After our tour of the Imperial Summer Palace we were taken by hydrofoil from Peterhof back to St. Petersburg. St. Petersburg is the cultural and tourist capital of Russia. The population is about 5 million. The city was founded on 101 islands and was built by Peter the Great in 1703 to take the place of Moscow as the Russian Empire capital. In 1914 the name was changed to Petrograd so it didn’t sound so German. The name was changed again to Leningrad in 1924 five days after the death of Soviet leader to honour him. When Russia broke from the USSR in 1991 55% of the people voted to restore the name to the original St. Petersburg. Much of the water between all the islands has been filled in over the years and now there are about 44 islands connected by many bridges.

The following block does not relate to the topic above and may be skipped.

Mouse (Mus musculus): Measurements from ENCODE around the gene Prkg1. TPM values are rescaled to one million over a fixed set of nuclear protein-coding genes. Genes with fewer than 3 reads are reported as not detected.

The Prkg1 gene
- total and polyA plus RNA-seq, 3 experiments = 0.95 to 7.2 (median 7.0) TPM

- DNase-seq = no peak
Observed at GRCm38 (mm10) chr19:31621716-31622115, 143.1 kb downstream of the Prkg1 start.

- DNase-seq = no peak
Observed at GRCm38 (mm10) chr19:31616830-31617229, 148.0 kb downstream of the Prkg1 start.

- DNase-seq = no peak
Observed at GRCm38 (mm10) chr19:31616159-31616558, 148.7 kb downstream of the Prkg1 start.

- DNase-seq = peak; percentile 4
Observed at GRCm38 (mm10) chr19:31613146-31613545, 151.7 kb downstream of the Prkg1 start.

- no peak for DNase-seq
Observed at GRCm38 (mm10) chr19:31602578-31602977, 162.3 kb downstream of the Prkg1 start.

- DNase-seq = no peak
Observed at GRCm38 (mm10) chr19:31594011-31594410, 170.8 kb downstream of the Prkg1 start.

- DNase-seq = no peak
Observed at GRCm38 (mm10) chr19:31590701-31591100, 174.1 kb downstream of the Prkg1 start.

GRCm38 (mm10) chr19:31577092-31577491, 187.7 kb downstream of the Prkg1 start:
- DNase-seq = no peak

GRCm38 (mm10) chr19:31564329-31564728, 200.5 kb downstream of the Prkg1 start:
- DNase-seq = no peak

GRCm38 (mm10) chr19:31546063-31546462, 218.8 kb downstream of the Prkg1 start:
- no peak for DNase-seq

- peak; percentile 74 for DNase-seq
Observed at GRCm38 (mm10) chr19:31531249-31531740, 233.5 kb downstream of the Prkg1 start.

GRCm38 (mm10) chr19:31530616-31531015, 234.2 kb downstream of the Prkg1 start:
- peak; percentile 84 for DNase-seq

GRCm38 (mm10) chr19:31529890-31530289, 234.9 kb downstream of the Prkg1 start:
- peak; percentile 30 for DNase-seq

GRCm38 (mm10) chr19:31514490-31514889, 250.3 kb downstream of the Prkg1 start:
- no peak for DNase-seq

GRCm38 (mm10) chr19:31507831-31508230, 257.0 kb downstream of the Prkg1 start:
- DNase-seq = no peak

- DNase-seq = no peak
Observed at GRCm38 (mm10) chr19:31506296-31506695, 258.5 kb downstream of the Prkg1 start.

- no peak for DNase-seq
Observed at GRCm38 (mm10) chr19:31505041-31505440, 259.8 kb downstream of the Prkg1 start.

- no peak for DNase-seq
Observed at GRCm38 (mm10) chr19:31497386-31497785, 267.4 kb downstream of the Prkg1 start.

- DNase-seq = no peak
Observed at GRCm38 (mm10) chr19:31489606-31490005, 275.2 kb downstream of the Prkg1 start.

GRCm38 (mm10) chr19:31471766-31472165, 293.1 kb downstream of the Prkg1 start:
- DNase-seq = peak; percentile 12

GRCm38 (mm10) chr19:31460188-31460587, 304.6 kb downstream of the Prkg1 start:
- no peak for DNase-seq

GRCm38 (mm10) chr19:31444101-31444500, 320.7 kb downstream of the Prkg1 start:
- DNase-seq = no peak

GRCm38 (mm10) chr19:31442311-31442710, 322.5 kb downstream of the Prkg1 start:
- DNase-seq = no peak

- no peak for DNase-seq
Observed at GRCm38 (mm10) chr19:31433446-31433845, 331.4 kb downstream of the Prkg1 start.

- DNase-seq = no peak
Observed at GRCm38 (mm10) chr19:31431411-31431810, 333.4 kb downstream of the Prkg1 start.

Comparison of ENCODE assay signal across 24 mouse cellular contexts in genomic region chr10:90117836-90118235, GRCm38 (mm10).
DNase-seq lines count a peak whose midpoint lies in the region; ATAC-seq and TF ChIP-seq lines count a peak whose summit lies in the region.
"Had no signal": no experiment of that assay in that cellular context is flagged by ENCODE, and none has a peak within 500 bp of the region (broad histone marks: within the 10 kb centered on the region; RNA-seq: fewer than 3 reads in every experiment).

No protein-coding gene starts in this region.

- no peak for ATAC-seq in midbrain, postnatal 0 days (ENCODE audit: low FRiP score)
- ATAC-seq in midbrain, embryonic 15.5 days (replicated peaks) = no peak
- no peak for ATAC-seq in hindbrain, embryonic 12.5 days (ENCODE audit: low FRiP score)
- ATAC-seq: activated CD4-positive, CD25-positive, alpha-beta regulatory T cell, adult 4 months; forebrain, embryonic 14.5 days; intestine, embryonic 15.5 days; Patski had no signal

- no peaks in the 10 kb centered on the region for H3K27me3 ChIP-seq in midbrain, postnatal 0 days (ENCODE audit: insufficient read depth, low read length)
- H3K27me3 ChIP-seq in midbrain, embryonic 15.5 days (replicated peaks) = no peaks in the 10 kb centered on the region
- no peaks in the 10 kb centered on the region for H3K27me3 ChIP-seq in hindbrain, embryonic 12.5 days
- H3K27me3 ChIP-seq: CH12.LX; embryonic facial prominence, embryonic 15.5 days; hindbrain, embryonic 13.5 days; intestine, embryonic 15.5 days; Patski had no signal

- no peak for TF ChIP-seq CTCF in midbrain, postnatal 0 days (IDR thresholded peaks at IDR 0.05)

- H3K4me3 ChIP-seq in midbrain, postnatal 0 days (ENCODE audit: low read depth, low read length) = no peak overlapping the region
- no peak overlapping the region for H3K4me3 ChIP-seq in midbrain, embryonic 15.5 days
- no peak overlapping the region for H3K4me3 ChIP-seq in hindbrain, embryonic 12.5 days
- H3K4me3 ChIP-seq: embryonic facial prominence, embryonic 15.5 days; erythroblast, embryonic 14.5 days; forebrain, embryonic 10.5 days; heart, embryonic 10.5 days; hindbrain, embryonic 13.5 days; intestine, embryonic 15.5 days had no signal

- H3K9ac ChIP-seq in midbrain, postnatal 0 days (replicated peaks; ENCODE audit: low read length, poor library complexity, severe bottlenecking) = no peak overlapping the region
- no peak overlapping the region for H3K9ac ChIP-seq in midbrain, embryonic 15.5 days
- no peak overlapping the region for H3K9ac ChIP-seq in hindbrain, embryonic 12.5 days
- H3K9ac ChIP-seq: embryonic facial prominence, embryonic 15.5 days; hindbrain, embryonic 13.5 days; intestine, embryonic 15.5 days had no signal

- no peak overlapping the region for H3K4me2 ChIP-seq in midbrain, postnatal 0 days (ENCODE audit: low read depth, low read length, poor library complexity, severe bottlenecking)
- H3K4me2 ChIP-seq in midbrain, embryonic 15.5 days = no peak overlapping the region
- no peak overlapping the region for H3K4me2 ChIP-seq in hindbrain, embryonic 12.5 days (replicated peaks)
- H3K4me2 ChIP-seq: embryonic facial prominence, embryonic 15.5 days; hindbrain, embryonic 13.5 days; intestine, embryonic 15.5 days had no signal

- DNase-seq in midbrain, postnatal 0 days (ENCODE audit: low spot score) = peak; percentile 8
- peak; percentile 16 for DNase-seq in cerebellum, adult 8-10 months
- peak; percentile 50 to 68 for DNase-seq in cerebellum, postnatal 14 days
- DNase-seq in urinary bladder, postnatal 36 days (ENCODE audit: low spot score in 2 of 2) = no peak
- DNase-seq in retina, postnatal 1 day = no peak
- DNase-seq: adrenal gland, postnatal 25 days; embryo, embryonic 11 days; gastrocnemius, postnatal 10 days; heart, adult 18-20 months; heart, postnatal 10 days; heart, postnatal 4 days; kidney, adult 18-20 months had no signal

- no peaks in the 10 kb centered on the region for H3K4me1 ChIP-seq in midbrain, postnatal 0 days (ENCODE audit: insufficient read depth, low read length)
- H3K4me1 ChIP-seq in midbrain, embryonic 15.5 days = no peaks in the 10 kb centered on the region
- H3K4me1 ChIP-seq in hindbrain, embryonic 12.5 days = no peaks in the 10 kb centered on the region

There is certainly no shortage of impressive buildings along the shore. From the launch dock it was a short walk across the square to the Church on the Spilled Blood. There are lots of ‘photo ops for a fee’ available. I loved these shoes but can you imagine wearing them to walk on cobblestones?
Officially called the Church of the Resurrection of Jesus Christ, it is known locally as the Church on the Blood because it was built on the spot where Alexander II was fatally wounded in an assassination attempt March 1, 1881.
There must be a rule that Orthodox Churches cannot have any ‘unadorned’ spots. Inside and out every single bit of surface is painted and decorated.
Looking up inside one of the many domes. Loved the chandelier! And then it was back to the ship for dinner and a quiet evening after a long, beautiful day. The next day was also a palace day when we again left St. Pete’s to go see Catherine’s Palace and Pavlovsk (Paul’s Palace).